Living Stations in Bronze
Updated: Mar 14, 2018
I was on my way home from a Baptism this weekend, and I stopped at the Shrine of Christ's Passion in St. John, Indiana. It was a day with a clear, sapphire sky and a brisk, soft breeze; I couldn't not stop at the Shrine. As I begin walking through the trail, I can hear the seagulls and the wind whistling through each branch of the bushes. This was a moment by myself to close my eyes, take a pause from the long drive and crazy schedule of life, and really listen to the world around me, but also the world within me. How often do we ignore that? Christ walks with us in our daily journey of trials and triumphs; Lent is an opportunity for us to walk with him through the suffering that he endured for us.
At the Shrine, there are 40 bronze statues, and counting, that make up the Stations of the Cross. They are laid out on a chunk of land so that you walk what seems like this ever-winding path through each step of his passion, death, and resurrection. On the trail, there are speakers that play meditative music, and at each Station there is a button that you can push where a recording of that particular Station will play. Today, I just felt like walking in silence. I was completely alone, no one before me or behind me, which was a miracle because this place was packed with people of all ages! Each Station is made up of life-size, free-standing bronze statues. You interact with them by walking around each scene to get a full perspective, you can touch Jesus' hands and face, you can imagine the weight of the wooden beams of his cross he is carrying, you can put your fingers in his wounds.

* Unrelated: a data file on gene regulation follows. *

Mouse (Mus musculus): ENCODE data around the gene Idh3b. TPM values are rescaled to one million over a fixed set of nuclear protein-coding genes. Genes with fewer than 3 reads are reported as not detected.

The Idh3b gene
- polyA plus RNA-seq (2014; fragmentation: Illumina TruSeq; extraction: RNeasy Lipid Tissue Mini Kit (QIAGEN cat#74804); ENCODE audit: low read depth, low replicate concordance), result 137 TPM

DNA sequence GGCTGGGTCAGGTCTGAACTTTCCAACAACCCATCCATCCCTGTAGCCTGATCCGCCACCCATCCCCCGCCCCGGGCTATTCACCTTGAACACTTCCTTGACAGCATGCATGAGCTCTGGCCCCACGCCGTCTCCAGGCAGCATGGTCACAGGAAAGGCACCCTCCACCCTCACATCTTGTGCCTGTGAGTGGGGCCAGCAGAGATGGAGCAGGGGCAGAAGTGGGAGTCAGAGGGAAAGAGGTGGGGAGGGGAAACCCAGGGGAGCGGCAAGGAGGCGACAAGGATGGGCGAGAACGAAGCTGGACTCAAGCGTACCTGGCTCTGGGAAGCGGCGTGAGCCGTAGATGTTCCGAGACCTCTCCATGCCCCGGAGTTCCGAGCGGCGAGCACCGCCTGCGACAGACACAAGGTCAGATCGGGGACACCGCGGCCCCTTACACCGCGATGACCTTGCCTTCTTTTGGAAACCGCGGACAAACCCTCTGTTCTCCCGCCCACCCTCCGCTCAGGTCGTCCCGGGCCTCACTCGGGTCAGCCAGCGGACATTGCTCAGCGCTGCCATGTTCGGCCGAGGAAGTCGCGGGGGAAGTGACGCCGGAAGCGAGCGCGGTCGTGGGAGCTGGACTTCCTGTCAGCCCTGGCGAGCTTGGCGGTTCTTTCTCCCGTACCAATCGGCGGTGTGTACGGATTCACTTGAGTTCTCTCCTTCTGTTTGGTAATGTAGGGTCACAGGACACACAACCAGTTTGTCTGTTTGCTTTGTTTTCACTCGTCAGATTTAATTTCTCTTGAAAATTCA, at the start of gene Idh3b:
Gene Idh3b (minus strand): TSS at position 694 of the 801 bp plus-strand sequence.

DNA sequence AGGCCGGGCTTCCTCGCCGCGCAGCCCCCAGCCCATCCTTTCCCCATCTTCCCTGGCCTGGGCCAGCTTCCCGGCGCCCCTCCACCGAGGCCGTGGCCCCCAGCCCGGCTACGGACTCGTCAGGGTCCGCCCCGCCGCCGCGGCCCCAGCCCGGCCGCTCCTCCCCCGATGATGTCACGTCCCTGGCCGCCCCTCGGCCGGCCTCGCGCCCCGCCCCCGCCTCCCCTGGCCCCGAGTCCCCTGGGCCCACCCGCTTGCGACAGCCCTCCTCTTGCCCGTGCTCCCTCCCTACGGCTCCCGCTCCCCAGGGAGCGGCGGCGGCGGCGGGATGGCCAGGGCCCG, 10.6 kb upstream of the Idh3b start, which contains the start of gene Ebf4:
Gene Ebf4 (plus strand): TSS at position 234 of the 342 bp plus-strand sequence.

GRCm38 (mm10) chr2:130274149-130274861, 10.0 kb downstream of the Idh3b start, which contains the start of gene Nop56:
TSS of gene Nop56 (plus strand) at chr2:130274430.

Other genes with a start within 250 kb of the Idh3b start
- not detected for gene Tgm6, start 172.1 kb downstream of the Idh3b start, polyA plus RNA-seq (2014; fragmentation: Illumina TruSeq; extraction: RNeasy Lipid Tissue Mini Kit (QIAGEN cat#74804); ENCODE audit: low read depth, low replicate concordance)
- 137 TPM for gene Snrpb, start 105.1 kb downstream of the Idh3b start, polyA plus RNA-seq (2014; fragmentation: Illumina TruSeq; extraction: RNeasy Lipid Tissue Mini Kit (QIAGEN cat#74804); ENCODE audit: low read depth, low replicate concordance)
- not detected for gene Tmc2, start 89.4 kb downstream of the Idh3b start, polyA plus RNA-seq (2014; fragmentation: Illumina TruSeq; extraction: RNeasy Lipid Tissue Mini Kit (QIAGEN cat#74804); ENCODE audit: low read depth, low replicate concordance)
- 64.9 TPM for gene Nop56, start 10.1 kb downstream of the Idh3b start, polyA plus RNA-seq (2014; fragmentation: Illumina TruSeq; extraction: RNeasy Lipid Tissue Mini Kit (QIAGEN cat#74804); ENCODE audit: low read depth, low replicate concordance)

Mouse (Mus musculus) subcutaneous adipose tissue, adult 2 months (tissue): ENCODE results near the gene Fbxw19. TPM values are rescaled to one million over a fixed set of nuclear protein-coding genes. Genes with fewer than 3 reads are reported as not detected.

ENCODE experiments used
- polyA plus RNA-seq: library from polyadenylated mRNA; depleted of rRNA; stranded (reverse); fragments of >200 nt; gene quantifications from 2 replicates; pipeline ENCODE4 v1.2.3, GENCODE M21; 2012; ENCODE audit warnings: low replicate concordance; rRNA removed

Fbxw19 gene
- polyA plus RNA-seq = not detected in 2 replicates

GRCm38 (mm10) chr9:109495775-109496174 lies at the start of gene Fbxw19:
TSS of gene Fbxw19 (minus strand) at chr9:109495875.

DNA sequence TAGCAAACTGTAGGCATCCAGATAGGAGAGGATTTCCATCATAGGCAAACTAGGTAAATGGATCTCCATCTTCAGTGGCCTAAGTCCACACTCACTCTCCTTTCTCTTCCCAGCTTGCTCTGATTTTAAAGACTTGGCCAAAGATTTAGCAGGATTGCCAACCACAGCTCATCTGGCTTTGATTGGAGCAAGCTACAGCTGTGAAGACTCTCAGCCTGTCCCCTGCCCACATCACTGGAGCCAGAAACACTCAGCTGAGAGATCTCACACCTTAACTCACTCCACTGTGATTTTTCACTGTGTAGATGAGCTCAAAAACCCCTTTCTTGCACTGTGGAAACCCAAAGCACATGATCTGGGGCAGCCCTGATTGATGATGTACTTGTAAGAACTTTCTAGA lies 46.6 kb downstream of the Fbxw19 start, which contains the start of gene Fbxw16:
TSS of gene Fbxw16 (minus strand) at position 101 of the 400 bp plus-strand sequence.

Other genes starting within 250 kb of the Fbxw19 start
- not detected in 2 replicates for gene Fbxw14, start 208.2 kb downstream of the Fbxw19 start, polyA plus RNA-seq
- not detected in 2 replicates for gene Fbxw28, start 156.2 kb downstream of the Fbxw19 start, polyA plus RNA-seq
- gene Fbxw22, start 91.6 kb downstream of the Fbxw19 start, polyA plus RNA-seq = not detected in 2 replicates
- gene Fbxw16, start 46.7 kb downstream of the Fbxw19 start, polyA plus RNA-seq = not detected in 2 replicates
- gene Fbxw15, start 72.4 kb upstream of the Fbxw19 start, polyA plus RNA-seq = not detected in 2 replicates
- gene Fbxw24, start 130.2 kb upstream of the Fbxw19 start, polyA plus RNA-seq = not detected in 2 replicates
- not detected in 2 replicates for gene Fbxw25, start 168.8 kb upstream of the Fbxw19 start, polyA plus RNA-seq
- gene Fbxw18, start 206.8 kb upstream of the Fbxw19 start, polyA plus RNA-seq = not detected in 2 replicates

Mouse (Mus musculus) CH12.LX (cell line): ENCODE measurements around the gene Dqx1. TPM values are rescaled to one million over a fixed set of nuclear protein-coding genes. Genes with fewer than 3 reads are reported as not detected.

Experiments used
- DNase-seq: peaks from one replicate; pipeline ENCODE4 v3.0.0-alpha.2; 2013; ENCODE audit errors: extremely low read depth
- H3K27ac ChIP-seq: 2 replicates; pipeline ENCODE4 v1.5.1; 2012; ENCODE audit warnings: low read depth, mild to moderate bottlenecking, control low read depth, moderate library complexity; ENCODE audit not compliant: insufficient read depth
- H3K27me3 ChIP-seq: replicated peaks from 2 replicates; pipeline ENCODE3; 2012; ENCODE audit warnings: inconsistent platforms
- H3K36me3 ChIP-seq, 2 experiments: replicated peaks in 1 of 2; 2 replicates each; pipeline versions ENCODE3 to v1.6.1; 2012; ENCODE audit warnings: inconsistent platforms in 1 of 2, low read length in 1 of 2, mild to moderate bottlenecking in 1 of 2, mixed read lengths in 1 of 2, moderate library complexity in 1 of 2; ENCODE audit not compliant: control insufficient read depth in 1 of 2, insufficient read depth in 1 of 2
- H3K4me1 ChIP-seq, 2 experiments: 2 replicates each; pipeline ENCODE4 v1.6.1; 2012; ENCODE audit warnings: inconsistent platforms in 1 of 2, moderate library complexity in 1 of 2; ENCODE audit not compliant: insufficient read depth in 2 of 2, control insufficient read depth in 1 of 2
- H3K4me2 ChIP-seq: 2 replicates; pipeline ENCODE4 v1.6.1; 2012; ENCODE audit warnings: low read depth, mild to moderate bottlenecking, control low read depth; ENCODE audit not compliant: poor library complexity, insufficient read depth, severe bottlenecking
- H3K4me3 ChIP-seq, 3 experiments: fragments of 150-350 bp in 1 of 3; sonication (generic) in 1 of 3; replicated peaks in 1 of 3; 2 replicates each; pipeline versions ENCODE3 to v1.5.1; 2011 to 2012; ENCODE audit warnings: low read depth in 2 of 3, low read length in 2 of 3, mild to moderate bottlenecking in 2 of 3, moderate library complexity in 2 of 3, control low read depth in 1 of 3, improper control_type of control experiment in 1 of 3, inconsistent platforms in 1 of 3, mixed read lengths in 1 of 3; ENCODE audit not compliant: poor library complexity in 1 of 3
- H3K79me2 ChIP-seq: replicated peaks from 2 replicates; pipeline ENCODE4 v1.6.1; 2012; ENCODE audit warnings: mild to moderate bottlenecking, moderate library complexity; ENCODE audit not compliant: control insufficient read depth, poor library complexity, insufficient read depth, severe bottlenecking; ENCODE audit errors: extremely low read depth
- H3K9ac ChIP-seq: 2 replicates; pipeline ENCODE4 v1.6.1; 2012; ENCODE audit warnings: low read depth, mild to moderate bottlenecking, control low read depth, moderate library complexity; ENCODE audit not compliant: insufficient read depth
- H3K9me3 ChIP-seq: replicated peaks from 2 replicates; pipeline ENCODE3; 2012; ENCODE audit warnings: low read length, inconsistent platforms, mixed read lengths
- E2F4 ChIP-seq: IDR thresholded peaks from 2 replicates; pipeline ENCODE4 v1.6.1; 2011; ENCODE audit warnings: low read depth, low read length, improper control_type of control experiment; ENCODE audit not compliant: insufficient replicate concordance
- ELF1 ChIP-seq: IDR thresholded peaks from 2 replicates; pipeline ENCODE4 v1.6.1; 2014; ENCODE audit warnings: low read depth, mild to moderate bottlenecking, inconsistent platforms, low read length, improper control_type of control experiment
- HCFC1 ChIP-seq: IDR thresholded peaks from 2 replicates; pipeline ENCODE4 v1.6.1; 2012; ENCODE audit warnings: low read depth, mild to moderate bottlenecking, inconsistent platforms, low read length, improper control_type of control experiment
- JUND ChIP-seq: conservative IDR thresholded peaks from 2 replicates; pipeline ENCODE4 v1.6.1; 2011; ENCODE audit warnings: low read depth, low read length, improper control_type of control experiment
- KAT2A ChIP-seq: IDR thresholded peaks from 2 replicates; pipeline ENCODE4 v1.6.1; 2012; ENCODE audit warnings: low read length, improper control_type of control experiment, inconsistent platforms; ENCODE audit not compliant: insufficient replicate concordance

These bronze Jesus statues have no filter. His emotions and reactions are so raw in the misery and pain he was encountering. Face to face, literally, with his agony, I got to peer into his eyes and hold his hand tight as I said a little prayer of silence. I was able to just be and to allow his pain to flood my heart. Oh how we suffer just as Jesus did--look at the homeless and the hungry. Look at the violence our world is experiencing. The Stations come to life as my heart pounds in torment. As I moved from Station to Station, I found myself holding Jesus' hands, caressing his face, kneeling with the weeping women, hugging Mother Mary close. I can't imagine what she would've gone through as a mother seeing her son braving through such a brutal death.
I made my way through each of the 14 Stations, and to exit you have to stroll back through the trail to the very beginning. Isn't that so true? Yes, Jesus died for us and rose for us, but we have to suffer just as he did over and over again to get to our death, purification, and resurrection moment. As I came on the 4th Station again, a father and his young son just finished listening to the speakers tell the story. The boy was touching Jesus' arm and the father was trying to explain how heavy the cross would've been. The speakers blurted out one last prayer, "As you walk this path with Jesus, is your heart moved with compassion?" Then there was silence. That sentence sums up my walk with Jesus today. My heart was truly moved through seeing the real anguish, despair, pain, love, and compassion.
I was almost at the exit when my way was completely blocked by a procession of a Polish group. They read, prayed, and sang the Stations in their native tongue. As they began to process to the next Station, each individual went up to the bronze scene to kiss Jesus or his cross. What a witness of tender devotion and love. They kiss Jesus in his suffering just as he embraces us in ours.
Be still my soul.
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